By now, Brahms was already working on his first accompanied sonata, not for the violin as might have been expected, but for the cello. The inspiration to finish the sonata came from one of the Singakademie’s most distinguished members, Lieder composer and vocal expert, Josef Gänsbacher (1829–1911), who it turned out was also an enthusiastic amateur cellist. Brahms designed an unusually sonorous piano part focussed on the tenor and baritone registers, so much so that during an early play-through with Gänsbacher, the cellist complained that he was struggling to make himself heard, to which the quick-witted composer responded with a twinkle in his eye: ‘It’s probably just as well!’
Brahms got as far as completing the first three movements of the intended four-movement structure – an Allegro non troppo of profound emotional and structural density, followed by a noble Adagio affetuoso and an Allegretto quasi Menuetto that tantalisingly fuses stylistic retrospection with a beguiling Romantic impulse. Yet such was the expressive richness of the music he had so far produced he struggled to come up with a finale that would provide a convincing foil. Three years later he returned to the work and putting the slow movement to one side (it would re-emerge 20 years later in the F major Sonata), moved the minuetto into central position and added a powerful, fugal finale of inexorable forward momentum.
If the yearning, deeply felt phrases of the E minor Sonata’s opening allegro show an obvious kinship with the lyrical intensity of the near-contemporaneous string sextets and first two piano quartets, the F major of 1886 lies closer to the motific concision and compression familiar from the Fourth Symphony (completed the previous year) and Double Concerto of 1887. The concerto’s solo cello part and that of the new sonata were written specifically for Robert Hausmann (1852–1909), Piatti’s most famous pupil and cellist in the Joachim Quartet, who five years previously had premiered Max Bruch’s Kol Nidrei and whose dazzling playing of Dvorak’s Cello Concerto caused Brahms to exclaim that if he had known such a thing were possible he would have written one himself.
It was Hausmann’s massive tonal projection that inspired Brahms to employ an imposing range of full-blooded piano textures that would overwhelm many a lesser cellist. Elizabeth von Herzogenberg, one of Brahms’s closest friends and a regular correspondent for over 20 years, was ecstatic when she first set eyes on the score, enthusing perceptively in a letter from Berlin dated 2 December 1886: ‘So far I have been most thrilled by the first movement. It is so masterly in its compression, so torrent-like in its progress, so terse in the development... I can’t tell how much I enjoyed the soft, melodious Adagio… and I should love to hear you [i.e. Brahms] play the vigorous scherzo third movement...It must be agitated without being hurried, legato despite its unrest and impetus.’ This recording takes account of the latest research in Bärenreiter’s recently published urtext edition.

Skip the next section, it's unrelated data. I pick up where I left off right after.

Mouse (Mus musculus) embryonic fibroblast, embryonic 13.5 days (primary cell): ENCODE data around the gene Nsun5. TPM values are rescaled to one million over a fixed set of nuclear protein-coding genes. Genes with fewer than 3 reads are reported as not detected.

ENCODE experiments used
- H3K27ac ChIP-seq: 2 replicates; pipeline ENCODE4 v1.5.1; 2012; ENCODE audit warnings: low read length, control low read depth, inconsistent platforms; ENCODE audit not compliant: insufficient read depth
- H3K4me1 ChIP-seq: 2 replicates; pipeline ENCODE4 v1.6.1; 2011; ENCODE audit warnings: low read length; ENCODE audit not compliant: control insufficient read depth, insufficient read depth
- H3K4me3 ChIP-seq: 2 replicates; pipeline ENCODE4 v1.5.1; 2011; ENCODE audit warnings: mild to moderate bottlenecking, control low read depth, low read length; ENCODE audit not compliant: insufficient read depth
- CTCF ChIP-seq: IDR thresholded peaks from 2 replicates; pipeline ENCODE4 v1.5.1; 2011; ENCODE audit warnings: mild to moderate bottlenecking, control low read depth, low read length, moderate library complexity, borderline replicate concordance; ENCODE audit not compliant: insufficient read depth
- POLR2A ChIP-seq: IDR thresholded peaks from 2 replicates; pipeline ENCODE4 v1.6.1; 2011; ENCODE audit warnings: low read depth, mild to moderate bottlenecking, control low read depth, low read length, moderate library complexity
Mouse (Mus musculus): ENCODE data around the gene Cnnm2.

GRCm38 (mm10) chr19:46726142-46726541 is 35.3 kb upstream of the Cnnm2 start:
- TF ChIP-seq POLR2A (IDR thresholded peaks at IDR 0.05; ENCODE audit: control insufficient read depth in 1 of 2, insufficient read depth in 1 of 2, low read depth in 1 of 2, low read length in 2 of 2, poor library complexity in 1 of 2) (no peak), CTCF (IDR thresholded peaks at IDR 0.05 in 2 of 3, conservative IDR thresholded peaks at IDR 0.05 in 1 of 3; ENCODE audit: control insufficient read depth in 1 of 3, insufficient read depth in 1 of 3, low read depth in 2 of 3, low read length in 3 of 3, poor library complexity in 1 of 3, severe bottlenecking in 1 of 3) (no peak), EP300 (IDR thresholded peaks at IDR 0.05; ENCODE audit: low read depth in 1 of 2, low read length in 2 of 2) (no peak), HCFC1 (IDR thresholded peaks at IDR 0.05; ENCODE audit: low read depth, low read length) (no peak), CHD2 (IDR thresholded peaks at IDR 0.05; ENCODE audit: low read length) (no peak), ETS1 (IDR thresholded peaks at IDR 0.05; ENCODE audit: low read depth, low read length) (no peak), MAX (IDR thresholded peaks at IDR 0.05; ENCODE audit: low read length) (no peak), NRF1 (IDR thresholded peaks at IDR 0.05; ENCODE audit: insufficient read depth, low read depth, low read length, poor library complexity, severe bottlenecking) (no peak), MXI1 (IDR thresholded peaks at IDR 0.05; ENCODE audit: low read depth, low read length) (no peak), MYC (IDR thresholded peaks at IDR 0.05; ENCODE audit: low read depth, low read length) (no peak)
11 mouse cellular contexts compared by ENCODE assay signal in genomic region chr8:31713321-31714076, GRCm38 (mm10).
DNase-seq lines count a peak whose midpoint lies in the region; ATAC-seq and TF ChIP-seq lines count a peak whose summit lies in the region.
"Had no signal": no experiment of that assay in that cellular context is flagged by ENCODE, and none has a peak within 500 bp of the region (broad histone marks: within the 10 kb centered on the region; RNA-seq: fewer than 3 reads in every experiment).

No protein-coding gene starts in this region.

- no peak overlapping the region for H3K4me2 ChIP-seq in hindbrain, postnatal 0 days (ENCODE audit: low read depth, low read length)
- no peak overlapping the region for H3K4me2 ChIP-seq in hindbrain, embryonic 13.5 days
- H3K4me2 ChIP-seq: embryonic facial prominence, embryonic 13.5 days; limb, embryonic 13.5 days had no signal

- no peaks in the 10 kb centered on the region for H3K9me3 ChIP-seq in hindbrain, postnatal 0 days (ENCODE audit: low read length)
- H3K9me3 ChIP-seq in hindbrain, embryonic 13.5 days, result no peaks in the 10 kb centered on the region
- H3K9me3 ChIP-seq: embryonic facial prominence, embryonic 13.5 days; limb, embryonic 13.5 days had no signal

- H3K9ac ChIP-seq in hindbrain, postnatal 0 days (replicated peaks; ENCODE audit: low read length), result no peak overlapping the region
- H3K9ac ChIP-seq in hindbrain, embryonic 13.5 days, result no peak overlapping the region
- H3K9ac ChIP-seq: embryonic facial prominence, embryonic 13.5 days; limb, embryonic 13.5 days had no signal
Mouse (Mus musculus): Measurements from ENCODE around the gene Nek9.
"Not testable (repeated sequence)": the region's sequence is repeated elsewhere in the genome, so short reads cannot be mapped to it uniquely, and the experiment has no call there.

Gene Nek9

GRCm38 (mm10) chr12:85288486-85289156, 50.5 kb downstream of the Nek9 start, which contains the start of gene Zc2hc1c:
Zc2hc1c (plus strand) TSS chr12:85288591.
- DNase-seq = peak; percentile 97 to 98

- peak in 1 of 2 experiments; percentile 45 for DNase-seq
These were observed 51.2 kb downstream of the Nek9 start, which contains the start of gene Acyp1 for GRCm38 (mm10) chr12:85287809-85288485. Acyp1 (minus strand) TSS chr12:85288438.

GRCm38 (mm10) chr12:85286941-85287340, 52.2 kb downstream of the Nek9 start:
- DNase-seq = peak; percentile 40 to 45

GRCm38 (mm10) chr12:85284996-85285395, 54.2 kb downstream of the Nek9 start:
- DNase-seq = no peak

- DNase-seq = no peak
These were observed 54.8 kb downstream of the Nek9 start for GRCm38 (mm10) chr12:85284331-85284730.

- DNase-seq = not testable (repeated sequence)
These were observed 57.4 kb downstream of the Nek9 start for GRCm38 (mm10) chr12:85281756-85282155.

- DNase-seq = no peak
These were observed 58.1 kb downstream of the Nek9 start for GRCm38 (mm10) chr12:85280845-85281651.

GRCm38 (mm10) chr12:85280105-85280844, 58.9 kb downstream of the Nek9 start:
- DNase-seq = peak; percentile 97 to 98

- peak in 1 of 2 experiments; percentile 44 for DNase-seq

Only three years after composing the F major Sonata, the 56-year-old Brahms announced the first of several semi-retirements, although it wasn’t long before his creative pen was active again, composing some of his most introspective and nostalgic masterpieces, including the Clarinet Quintet, Trio and sonatas, and a series of solo piano miniatures of exquisite poignancy. During 1896, he began suffering symptoms of the liver cancer (diagnosed initially as jaundice) that would claim his life early the following year.
During May, the month in which his beloved Clara Schumann (widow of the composer Robert) died and he turned 63, Brahms’s thoughts understandably turned towards death and the transience of life. In the first three of his Vier Ernste Gesänge (‘Four Serious Songs’), originally written for baritone and piano and therefore particularly appropriate for cello’s dark introspection, he faced his own mortality as never before in three passages from Ecclesiastes/Ecclesiasticus in the Old Testament.
Brahms was by no means a conventional believer in God, which explains his carefully chosen texts’ occasional ambiguities. In the first (‘One thing befalleth the beast and the sons of men’) death comes to us all whether we be human or animal, while the second (’So I returned and considered’) reflects on whether the unborn are the luckiest of all as they have not born witness (unlike the dead and living) to the sins of the world. ‘O death, how bitter you are’ reflects that the advance and decrepitude of old age is unavoidable no matter how much wealth one has accumulated, although at least the final song from 1 Corinthians (‘Though I speak with the tongues of men and angels’) ends on a more positive note with the famous lines that of the eternal virtues of faith, hope and charity ‘the greatest of these is charity.’